The NYSE was aware that W & B carried a very large commodities account for Allied because it had been monitoring that account for a substantial period of time. Consequently, when it learned that Allied had failed to meet margin calls from another member firm (Ira Haupt & Co.), it sent an examiner on the 19th to review W & B's books in order to determine the extent to which recent events had adversely affected W & B's ability to comply with the Exchange's net capital rules. The examiner determined that W & B had a negative capital position of $1,263,045. While he was there, he also learned of the default on the Allied check; later that afternoon it was learned that Allied had filed a petition for an arrangement under Chapter XI of the Bankruptcy Act.
On the evening of November 19, 1963, Alpheus C. Beane ("Beane"), chief executive officer of W & B, discussed the problem of the Allied bankruptcy with NYSE officials. Beane was informed at that time that the question of the Allied bankruptcy would be the subject of a special meeting of the Board of Governors of the NYSE that would be held the following morning.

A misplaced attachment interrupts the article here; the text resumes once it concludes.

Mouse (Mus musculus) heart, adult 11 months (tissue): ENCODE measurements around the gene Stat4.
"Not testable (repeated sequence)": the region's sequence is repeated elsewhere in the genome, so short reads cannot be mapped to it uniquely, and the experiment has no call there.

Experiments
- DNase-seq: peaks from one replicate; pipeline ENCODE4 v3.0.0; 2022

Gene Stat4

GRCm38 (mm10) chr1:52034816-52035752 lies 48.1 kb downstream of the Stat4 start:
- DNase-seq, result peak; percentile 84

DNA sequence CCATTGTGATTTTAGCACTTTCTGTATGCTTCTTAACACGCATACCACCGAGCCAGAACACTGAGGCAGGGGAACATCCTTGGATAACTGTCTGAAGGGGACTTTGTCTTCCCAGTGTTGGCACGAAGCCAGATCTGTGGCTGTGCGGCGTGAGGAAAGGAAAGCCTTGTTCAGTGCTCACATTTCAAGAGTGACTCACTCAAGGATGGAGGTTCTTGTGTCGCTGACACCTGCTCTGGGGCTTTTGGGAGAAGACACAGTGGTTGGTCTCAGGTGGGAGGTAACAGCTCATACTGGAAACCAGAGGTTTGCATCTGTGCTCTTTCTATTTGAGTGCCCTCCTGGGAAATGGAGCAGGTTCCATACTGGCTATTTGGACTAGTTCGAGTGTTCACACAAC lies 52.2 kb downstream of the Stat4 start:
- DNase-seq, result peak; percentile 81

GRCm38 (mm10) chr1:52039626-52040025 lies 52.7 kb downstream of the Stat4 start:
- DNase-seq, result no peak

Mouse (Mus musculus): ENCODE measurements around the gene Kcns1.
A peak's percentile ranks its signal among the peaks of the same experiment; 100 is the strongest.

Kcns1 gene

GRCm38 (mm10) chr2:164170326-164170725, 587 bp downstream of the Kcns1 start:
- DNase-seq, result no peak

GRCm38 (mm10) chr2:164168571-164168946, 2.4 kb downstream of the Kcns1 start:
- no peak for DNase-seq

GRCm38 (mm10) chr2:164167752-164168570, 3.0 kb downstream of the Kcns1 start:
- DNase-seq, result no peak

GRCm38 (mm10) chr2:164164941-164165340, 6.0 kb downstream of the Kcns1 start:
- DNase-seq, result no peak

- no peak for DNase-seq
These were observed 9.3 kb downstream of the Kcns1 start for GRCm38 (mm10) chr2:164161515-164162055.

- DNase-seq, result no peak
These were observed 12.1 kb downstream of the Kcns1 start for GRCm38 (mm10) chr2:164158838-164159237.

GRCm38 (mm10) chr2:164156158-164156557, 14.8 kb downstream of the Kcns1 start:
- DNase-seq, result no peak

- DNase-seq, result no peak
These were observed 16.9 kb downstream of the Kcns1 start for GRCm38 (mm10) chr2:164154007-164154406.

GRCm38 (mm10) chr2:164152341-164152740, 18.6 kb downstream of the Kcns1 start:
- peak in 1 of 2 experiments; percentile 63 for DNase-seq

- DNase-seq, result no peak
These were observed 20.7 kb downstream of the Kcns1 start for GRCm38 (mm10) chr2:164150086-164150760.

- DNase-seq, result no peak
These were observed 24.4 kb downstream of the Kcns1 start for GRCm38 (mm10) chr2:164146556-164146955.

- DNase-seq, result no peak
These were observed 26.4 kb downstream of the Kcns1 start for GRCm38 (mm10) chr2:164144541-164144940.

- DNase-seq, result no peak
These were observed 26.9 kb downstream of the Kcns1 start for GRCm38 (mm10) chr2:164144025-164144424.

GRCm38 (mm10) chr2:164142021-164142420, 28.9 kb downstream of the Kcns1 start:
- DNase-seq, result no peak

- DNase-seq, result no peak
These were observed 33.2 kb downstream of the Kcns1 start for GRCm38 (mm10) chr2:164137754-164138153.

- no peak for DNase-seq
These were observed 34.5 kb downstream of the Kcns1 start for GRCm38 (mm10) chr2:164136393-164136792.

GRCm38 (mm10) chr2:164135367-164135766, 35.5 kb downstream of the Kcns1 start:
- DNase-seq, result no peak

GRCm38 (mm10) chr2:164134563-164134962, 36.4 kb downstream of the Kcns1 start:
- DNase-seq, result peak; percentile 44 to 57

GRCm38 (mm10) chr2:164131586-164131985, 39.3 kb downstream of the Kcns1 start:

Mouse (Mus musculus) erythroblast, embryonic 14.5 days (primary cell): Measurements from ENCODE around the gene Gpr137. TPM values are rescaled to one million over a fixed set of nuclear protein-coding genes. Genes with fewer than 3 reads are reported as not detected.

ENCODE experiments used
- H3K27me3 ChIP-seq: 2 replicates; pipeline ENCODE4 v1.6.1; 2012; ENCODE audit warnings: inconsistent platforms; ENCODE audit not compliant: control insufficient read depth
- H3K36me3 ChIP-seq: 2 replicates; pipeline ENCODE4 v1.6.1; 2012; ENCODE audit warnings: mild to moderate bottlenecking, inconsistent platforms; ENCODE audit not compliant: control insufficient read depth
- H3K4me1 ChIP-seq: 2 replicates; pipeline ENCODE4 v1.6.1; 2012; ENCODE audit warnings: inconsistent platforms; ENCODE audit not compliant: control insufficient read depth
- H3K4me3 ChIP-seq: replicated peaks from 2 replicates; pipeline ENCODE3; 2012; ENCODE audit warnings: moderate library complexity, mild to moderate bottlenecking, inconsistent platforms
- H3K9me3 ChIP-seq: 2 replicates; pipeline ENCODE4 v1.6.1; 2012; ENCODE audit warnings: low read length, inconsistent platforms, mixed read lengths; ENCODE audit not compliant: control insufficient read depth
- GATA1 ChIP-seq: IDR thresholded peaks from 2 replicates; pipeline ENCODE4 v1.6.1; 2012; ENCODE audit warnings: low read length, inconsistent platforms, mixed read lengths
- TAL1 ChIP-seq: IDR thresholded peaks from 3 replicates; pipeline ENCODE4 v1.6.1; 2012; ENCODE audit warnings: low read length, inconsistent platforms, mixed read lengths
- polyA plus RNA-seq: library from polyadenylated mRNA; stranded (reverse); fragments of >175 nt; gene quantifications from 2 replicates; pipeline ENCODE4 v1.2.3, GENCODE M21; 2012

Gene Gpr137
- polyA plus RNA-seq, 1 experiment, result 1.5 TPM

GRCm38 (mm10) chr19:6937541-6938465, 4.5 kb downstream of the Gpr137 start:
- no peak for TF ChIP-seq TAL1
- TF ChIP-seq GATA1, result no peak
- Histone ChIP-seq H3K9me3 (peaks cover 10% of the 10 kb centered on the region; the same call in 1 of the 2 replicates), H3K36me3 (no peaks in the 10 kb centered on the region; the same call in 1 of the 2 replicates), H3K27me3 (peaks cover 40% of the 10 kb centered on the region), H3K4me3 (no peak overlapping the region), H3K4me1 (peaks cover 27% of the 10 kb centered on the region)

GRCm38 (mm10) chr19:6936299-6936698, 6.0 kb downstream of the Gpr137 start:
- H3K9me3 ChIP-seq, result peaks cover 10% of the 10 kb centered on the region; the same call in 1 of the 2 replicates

Prior to the commencement of trading on November 20, the Board of Governors of the NYSE met. Beane and the chief operations officer of W & B were not present at the meeting, but waited in an adjacent room. The meeting extended past the opening of trading and W & B kept its brokers off the floor pending further notice from the Board. Thereafter, the Board informed W & B that it had been suspended as an Exchange member corporation pursuant to Article XIII, Section 2 of the NYSE's constitution.
Shortly thereafter, the ASE suspended W & B as a member, and the Clearing Corporations ceased acting for it.
During the time of its suspension, W & B was permitted to continue handling business for its customers by arranging for Shields & Co. to clear transactions for it. Throughout this time, W & B was making arrangements to obtain the funds (in excess of $500,000) necessary to comply with the requirements of the NYSE's net capital rule.